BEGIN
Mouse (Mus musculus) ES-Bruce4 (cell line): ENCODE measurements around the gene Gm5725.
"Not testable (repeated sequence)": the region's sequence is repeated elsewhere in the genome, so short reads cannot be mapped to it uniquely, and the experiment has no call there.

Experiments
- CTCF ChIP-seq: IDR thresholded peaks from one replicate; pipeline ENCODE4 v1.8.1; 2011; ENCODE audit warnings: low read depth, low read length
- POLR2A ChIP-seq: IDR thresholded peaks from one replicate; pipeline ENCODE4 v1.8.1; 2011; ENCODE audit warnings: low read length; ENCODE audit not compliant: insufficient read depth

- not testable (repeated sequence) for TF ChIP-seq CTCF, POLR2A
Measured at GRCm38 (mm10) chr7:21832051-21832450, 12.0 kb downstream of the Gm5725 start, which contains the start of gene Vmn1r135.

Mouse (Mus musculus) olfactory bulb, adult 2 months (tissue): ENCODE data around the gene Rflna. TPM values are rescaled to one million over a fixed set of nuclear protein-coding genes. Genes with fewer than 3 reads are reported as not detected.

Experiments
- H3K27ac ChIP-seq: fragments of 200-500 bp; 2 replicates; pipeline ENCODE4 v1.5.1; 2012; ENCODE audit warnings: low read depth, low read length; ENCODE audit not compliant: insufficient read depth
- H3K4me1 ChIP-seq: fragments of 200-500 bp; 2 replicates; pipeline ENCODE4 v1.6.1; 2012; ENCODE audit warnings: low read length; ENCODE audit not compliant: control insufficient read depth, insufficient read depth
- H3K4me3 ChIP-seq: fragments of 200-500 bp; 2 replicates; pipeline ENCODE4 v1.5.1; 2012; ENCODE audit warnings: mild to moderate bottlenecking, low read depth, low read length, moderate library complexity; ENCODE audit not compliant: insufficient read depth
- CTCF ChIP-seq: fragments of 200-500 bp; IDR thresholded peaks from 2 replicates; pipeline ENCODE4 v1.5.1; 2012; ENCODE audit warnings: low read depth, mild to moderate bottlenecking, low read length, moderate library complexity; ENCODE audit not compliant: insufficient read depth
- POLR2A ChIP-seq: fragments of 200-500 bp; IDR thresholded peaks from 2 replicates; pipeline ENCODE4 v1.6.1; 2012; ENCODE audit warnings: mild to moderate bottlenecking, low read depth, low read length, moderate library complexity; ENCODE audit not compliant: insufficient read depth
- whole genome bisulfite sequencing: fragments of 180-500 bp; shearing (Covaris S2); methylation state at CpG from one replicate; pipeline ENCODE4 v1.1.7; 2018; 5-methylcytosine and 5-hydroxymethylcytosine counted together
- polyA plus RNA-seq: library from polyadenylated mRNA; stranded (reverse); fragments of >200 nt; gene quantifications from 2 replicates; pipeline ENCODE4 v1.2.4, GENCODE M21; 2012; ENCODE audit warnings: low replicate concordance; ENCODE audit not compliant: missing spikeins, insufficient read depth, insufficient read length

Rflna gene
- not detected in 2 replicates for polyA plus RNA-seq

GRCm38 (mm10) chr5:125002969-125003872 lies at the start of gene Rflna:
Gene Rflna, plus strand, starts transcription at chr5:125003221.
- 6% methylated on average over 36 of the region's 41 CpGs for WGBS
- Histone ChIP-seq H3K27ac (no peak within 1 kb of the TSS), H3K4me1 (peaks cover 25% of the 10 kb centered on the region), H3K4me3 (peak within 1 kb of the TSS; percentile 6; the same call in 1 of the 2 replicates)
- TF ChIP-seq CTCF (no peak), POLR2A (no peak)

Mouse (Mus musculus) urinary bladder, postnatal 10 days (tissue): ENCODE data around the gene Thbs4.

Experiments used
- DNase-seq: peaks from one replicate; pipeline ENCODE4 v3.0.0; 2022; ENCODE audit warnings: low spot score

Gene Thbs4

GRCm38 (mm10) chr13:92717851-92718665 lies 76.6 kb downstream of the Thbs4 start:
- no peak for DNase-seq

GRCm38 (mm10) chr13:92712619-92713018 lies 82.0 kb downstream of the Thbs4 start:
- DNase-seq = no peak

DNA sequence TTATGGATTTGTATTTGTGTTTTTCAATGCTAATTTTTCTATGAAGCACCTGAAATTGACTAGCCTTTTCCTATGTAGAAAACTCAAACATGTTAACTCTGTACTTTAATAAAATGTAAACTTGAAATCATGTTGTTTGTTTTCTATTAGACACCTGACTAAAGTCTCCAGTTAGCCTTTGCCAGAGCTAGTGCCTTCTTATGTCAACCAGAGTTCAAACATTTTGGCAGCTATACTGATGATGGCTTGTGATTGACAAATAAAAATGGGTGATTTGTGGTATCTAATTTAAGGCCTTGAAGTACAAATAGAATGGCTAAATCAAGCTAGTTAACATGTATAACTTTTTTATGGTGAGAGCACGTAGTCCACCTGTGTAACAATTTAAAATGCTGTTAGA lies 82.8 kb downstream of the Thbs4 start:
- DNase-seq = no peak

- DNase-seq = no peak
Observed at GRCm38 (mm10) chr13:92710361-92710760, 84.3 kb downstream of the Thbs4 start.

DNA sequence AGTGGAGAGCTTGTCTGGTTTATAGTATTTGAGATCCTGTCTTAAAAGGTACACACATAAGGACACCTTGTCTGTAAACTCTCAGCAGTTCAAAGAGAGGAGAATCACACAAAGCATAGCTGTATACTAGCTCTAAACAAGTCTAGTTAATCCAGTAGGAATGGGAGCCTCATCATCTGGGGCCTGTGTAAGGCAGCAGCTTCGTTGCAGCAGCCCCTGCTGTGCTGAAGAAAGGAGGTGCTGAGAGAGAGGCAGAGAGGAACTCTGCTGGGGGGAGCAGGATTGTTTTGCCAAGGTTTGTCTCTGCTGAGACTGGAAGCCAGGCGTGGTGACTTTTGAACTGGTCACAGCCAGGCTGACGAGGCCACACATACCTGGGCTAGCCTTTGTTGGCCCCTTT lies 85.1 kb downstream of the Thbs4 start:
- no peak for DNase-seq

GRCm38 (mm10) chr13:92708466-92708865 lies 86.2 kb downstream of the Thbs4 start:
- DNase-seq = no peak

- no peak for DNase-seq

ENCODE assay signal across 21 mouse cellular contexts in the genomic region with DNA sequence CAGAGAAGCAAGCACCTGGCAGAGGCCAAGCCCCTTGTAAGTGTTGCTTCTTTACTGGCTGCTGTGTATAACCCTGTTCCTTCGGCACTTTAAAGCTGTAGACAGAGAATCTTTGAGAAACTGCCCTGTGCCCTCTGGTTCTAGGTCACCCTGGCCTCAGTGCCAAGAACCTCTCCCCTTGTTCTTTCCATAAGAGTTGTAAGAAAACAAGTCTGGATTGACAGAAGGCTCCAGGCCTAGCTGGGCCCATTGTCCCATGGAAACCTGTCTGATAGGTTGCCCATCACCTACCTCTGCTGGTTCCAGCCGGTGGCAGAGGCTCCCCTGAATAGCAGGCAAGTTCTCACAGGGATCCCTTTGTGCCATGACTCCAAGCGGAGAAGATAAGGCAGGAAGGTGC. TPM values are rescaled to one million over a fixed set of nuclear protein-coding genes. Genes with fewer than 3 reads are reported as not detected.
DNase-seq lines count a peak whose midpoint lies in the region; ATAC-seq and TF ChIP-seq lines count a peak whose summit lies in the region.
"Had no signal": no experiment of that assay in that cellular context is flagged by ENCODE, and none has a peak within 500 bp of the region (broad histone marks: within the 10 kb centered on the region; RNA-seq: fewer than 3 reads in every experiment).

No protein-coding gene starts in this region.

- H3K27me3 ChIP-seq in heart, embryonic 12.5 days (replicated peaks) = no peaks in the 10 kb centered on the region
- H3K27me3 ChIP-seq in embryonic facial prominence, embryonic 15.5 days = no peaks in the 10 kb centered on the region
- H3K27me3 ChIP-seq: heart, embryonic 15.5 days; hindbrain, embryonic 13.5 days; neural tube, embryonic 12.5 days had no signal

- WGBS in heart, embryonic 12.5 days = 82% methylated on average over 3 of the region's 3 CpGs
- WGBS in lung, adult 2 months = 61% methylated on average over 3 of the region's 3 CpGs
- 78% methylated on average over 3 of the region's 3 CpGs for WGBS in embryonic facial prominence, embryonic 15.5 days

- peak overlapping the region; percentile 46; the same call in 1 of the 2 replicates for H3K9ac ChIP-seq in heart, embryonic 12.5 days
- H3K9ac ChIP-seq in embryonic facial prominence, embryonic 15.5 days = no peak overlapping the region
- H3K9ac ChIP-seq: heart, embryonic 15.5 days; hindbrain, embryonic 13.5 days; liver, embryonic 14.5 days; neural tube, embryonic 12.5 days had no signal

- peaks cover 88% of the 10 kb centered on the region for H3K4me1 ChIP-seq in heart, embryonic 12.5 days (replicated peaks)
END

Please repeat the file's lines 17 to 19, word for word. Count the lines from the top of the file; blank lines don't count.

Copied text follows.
Rflna gene
- not detected in 2 replicates for polyA plus RNA-seq

GRCm38 (mm10) chr5:125002969-125003872 lies at the start of gene Rflna: